Leaky Gut: What is It and How To Restore Intestinal Permeability

How to Improve Intestinal Permeability

Do you struggle with:

  • occasional digestive distress?
  • Distress like bloating, belching, heartburn, nausea, indigestion, and irregular bowel movements?
  • Do you deal with skin issues, joint problems, mood issues, brain fog, fatigue, unhealthy cravings, or sleep problems?
  • Have you been struggling for a while and feel like you’ve “tried everything” with little to no results to show?

There’s a chance the problem may be leaky gut. That’s when unhealthy intestinal permeability allows foreign invaders to leak into your body. And that can cause unwanted inflammation and a dysfunctional immune system.

Find out more about leaky gut, what causes it, and how it rears its ugly head. Most importantly, find out how to help restore normal, healthy intestinal permeability.

What is Leaky Gut?

The gut lining—aka the intestinal barrier—serves as a major line of defense for the human body. Under normal conditions, this remarkably complex barrier must maintain selective permeability. That is, it must selectively allow “good” guys (like water and nutrients) to pass into circulation while keeping out the “bad” guys (like pathogenic microbes, proinflammatory compounds, endotoxins, and undigested compounds).

You can think of the gut wall like a security fence. The fence isn’t just there for show. It’s got a purpose, which is to keep “bad guys” out while selectively allowing “good guys” to come and go as needed.

The selective permeability of the gut lining is regulated by specific structures. These structures are called “tight junctions.” Over time, these can become “loose,” resulting in increased intestinal permeability (aka leaky gut).

When that happens, toxins from the gut (as well as little bits of undigested food) can “leak” into the bloodstream. And this can lead to a long list of problems. Most of which are the result of unwanted inflammation and a dysfunctional immune system.

What Causes Leaky Gut?

Over time, the gut lining can become weak, leading to increased intestinal permeability, for a variety of reasons, including one or more of the following insults (often a combination and typically persistent presence):

  • Psychosocial/emotional stress
  • Environmental toxins
  • Medications, such as NSAIDs
  • Excess alcohol consumption
  • Excess/heavy exercise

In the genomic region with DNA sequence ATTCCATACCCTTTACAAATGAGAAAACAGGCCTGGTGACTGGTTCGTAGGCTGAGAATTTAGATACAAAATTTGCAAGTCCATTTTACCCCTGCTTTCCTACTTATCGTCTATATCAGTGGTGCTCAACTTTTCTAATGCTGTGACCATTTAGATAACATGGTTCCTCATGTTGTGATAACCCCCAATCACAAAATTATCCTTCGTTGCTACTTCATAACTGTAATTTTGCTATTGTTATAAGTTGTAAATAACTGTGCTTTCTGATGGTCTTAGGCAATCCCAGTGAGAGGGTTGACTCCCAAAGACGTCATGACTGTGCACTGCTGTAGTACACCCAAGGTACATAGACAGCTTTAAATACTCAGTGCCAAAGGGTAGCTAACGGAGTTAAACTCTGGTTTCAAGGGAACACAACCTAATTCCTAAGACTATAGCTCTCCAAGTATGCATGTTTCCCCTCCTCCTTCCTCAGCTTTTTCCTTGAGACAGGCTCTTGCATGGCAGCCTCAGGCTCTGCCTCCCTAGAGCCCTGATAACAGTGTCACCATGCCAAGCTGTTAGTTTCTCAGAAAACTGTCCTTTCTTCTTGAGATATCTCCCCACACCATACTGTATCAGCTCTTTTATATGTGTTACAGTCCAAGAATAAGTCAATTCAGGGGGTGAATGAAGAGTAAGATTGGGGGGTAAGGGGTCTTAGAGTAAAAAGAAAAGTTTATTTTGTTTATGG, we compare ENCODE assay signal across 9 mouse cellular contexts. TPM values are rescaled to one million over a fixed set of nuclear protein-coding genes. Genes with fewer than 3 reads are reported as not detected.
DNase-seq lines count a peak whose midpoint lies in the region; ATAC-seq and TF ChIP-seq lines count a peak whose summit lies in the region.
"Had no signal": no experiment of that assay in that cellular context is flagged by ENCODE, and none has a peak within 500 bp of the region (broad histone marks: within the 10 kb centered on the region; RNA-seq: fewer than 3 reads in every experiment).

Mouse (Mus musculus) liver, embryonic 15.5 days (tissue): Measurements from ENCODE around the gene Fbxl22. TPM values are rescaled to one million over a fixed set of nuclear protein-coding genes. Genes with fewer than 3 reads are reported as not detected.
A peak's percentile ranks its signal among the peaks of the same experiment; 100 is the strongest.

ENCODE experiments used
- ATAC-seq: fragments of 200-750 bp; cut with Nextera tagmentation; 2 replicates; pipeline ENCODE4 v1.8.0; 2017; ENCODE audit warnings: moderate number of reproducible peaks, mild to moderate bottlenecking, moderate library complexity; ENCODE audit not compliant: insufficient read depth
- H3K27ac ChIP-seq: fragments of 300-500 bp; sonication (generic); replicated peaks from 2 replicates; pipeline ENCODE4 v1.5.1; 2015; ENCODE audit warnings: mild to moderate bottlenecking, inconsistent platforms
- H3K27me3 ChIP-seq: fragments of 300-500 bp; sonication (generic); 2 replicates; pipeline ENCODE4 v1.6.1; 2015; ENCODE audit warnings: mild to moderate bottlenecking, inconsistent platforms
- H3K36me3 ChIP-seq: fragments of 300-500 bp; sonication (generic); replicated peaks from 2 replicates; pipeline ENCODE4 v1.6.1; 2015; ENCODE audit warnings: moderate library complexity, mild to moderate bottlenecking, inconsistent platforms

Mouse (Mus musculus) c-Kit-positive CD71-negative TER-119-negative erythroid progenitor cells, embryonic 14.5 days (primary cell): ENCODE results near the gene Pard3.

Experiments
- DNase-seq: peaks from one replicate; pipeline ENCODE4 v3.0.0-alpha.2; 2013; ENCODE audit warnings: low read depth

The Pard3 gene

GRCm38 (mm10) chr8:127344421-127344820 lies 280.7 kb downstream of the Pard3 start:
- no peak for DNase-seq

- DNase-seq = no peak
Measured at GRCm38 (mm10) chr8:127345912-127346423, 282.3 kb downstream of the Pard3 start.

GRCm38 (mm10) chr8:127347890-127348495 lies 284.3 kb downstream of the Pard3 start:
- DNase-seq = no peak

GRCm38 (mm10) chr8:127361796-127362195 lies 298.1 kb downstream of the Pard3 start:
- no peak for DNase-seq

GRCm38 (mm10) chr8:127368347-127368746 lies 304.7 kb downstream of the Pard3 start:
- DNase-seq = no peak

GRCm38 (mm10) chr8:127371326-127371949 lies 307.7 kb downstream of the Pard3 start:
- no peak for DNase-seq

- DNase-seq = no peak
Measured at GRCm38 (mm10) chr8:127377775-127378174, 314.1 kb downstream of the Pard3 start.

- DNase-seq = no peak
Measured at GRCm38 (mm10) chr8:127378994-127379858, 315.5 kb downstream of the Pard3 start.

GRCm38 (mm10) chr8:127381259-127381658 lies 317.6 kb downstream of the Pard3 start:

• Food poisoning
  • Bacterial infection
  • Dysbiosis (an unhealthy balance of gut microbes)
  • Nutrient deficiencies (e.g., zinc, vitamin D)
  • Poor diet, particularly one high in processed foods and low in fiber
  • GMOs, herbicides, and pesticides
  • Food sensitivities (such as wheat and dairy)

What Are Common Signs of Leaky Gut?

Some of the most common signs of increased intestinal permeability are digestive-related complaints, such as:

  • Occasional heartburn
  • Occasional constipation and diarrhea
  • Nausea
  • Bloating, gas, and excess flatulence
  • Upset stomach
  • Irregularity
  • Belching

But believe it or not, the signs of leaky gut go far beyond occasional digestive discomfort. The far-reaching impact of leaky gut can largely be traced back to its role in unwanted inflammation and reactivity of the immune system. This highlights the importance of maintaining a healthy gut lining for immune system health.

Take a look at the long list of ways increased intestinal permeability can adversely affect one’s health, well-being, and quality of life:

  • Joint problems
  • Fatigue
  • General discomfort
  • Headaches
  • Skin issues
  • Brain fog
  • Mood issues
  • Sleep problems
  • Autoimmune flare-ups
  • Respiratory issues (like sniffles and mucus)
  • Hormonal disruptions
  • Appetite management issues and out-of-control cravings

And even more severe issues. For instance, a systematic review published in the journal Advances in Integrative Medicine found that increased intestinal permeability coincides with a variety of health conditions. In fact, the researchers found that upwards of 80% of folks with certain health problems also had increased intestinal permeability.1

Of course, increased intestinal permeability goes hand-in-hand with food sensitivities. So, in addition to the tell-tale signs above, if you struggle with some of the following foods, there’s a good chance your gut lining is weaker than it needs to be:

  • Grains, especially wheat. (Although gluten may not be the devil it’s been made out to be, research has shown that gluten is a strong trigger of a protein called zonulin. Zonulin is the only regulator of intestinal permeability as it has the ability to “loosen” those tight junctions of the gut barrier.)2